No Kissing or Nude Scenes for Me, Eve D’Souza on Acting, ‘Auntie Boss’, and ‘Varshita’

July 16, 2018

Celebrated radio personality turned actor Eve D’Souza talks about her spin-off show ‘Varshita’, transitioning from radio, working as a producer, and why she doesn’t do kissing scenes.

Should we expect to hear you on radio again?

Radio will always be my first love, but by the time I left Capital FM, I was itching for something more challenging, to learn and grow. TV has really pushed me way out of my comfort zone.

I mean, I joined radio and not TV in the beginning because I was so shy and the thought of being seen by people scared me.

I never say never, but for now, I’m really enjoying working for myself. Running Moonbeam Productions with Lucy Mwangi for the past seven years has been so fulfilling. TV content is what I’m passionate about right now.

 Why did you decide to make the transition from radio to TV?

I had hosted a few TV shows on KTN, where Lucy Mwangi was the producer. We had a good working relationship and often spoke about what we’d like to see more of on local stations.

We were both in the same place mentally, ready to risk it all and take a leap of faith. We were both excited about having the freedom to mould and develop concepts for TV we thought Kenyans would appreciate.

By the time I was quitting, coming to work was a struggle. There was a bit of in-house politics that sucked out all the fun of being on radio. My heart just wasn’t in it anymore. I think sometimes God puts you in uncomfortable situations that force you to make difficult changes to open the door to greater things.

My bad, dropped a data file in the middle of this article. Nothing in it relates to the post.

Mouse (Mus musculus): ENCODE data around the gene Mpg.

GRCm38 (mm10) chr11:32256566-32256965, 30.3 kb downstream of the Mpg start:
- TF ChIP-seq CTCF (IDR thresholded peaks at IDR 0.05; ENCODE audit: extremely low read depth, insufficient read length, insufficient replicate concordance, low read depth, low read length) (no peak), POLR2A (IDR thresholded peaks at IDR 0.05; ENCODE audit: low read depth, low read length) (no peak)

You also started acting; did you go for acting classes?

(Laughs)I had no idea what I was doing! No, I hadn’t acted professionally, but my partner Lucy joked  that she didn’t know any other Indian, so I had to play the role! I was thrown into the deep end and had to take one for the team.

 How do you prepare for your role?

I wish I had something exciting to reveal, but to be honest, all I do is read my scripts the day before and go through each scene about three times beforehand.

A lot of people joke that I don’t need to prep for Varshita because I’m playing myself, so it’s effortless. I’d like to vehemently refute these claims!

Varshita is a spin-off  of Auntie Boss. How did the decision to create it come about?

Varshita is a character designed to be an absolute villain. But every time we workshopped with the writers, we had so much fun coming up with crazy storylines for her and Donovan. She sometimes overshadowed other characters.

Lucy kept saying we need a whole different show to explore Varshita as a character. So, we filmed a short pilot called The Donovans, luckily M-Net saw something in it they liked. They saw the potential for a great sitcom, if we could delve into the comedy and challenges of interracial dating and cultural differences.

You play similar roles in Varshita and Auntie Boss. How are they different? 

In Auntie Boss, we depict Varshita as a ‘horrible boss’ of sorts. The focus is on the dynamics between the help and their bosses, plus a side show of her being super controlling and possessive of Donovan.

In Varshita, however, we get to see her back story. You understand better how her upbringing affected her, made her somewhat crazy and obsessed with getting love and attention.